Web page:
Before you get the wrong idea- let me preface this blog post with this disclaimer this is actually a question that a very sweet twenty-something newlywed sent me on the Married my Sugar Daddy Facebook page (which of course has me giddy- being that my purpose in creating a page was to have a space where we could all bellyache and divulge what really goes on behind the closed doors of our marriages- be them with a sugar daddy or that random dude you got hitched to).
Actually my mother is more like a contemporary with my husband in fact every once in a while they'll collectively reminisce about watching the first runs of Howdy Doody and Gunsmoke. Although tell this to my husband and he will say, “Your mother and I are: WORLDS APART- i.e.- even though your mother is only 10 years older than me, I would NEVER subscribe, as she and your father did, to the Doo Wop craze that has middle-aged women like her buying up Frankie Valli CD's like they're water in a barren desert.
This lovely girl, who shall remain nameless, sent me this letter which I thought I would share- because anyone who's been married- unless you live in a manufactured reality, otherwise known as an hour long drama on television (where doctors pull all night bedside vigils with their ill patients, couples talk in bed as opposed to watching the tube and smoke monsters reign supreme) you've likely dealt with a similar situation- a parent who is not all that fond of your spouse. Of course when you factor in the age gap as my mother initially said of my husband when I introduced them 18 years ago, “this man is a Svengali who is trying to control you” most parents are likely not pleased as punch when you bring home a guy who is closer to their age than yours.
In her letter she talks about her sugar daddy husband who is 17 years older than her and has a daughter that is just a few years younger than her. But she stressed that he was the first guy she felt really connected to “and believed that his previous marital and fatherhood experiences imbued him with a level of empathy and compassion she hadn't found in any of the other guys she'd previously been with. Yet her parents were horrified when she and her sugar daddy married- and although it's been six months of marital bliss her parents are still very standoffish and unable to fully embrace her husband.
She asked for my advice so why am I putting it out here on the blog as opposed to writing her back? Because I honestly think no matter how many years physically separate you and your spouse-so many of us experience a rough patch with our parents and or in-laws when we get married. I think ultimately as a child (no matter if you're six or sixty) you always want your parent's approval. But I also feel when it comes to your marriage sometimes you need to exercise your right as an adult to make your own decision. This marriage sounds like it is going along swimmingly well- except for the fact that this woman's parents are still unable to accept their son-in-law's older status.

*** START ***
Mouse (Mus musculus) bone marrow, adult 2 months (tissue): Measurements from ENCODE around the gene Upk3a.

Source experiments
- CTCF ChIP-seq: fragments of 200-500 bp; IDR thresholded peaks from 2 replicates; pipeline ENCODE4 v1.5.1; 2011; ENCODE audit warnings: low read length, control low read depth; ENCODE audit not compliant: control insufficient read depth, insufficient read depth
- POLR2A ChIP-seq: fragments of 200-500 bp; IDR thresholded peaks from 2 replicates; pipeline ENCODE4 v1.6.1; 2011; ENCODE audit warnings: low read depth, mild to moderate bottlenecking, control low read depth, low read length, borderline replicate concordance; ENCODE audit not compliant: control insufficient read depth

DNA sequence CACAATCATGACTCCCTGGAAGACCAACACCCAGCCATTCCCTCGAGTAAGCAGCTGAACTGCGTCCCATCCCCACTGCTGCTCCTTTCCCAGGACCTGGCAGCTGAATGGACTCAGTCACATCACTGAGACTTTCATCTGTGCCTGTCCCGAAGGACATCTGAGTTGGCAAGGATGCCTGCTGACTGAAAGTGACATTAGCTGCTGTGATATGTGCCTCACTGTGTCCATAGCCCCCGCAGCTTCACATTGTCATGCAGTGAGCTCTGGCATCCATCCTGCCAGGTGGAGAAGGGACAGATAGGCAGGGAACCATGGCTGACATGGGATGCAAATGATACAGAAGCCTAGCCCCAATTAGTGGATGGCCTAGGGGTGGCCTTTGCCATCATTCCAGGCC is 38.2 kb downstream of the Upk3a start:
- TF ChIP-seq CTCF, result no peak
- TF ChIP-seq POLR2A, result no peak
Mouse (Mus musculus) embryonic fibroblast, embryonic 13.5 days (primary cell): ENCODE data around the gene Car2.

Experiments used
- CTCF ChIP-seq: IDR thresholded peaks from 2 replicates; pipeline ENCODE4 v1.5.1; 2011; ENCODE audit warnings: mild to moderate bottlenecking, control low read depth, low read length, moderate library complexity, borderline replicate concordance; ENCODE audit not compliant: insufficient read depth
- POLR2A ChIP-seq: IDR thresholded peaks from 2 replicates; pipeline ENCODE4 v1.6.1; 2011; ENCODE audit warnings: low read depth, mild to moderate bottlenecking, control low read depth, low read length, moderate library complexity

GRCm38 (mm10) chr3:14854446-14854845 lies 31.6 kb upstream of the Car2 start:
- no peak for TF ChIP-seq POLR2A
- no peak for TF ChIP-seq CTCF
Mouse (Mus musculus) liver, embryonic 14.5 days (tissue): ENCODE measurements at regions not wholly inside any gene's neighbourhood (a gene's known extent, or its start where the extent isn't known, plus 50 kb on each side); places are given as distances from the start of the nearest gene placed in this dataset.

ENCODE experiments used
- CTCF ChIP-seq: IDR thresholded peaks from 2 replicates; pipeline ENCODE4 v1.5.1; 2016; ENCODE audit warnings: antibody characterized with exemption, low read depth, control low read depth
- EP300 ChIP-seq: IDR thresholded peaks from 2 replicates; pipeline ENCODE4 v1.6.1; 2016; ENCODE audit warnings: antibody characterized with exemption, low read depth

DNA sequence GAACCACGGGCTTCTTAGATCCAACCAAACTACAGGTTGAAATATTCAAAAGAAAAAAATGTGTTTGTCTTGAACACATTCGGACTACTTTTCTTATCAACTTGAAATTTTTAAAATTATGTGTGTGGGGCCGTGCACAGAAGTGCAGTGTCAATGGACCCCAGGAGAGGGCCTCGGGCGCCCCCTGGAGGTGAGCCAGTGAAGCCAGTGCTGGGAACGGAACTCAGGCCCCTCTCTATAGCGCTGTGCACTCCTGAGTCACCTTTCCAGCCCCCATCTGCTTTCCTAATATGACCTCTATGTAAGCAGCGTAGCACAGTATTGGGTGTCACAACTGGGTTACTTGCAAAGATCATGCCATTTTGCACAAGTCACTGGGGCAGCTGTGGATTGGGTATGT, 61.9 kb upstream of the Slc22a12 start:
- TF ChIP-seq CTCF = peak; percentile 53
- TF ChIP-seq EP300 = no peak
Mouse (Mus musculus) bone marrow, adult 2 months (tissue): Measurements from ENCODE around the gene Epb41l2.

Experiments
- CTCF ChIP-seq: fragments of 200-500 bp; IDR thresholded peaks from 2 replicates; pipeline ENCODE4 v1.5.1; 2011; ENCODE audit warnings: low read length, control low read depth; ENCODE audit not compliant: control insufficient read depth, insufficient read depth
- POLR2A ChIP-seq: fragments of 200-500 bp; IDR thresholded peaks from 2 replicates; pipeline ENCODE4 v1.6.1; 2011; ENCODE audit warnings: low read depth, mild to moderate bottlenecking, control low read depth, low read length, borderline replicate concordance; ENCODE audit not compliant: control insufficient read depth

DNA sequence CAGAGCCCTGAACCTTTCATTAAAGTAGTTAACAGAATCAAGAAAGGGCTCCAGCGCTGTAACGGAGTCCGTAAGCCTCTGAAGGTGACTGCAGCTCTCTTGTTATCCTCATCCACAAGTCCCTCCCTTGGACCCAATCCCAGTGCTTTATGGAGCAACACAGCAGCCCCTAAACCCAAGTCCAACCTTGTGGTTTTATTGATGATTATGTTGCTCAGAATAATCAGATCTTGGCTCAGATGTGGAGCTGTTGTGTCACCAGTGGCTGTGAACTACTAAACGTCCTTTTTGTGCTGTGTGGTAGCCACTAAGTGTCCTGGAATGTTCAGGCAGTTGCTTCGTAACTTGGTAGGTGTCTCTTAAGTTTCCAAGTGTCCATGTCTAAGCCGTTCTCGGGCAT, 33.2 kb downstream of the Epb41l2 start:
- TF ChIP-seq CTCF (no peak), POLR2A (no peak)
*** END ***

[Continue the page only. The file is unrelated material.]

My advice: Stay with this man- and rather than try to explain to your parents why you love him- have him demonstrate through his actions what makes him such a wonderful person; i.e. have him shower your parents with fancy dinners, cruises and pinkie rings (I kid)! No, have him demonstrate his loving demeanor to them and the attributes that have essentially made you fall in love with him. Still if your parents will not be swayed you need to let it go, you need to create a life for yourself- and as long as you a get up every morning, look in the mirror and feel good about the reflection staring back at you well for now, that's enough. Hopefully your parents will come around like I said my mother was convinced my husband was a Svengali but I'm curious what others have to say.
How have you helped to bridge a divide between your spouse and your parents? Have you been successful at it- or is it a work in progress you're still struggling through. Or have you made your peace with the fact that they'll never get along and will at best exchange simple pleasantries to another tell us .. Inquiring minds want to know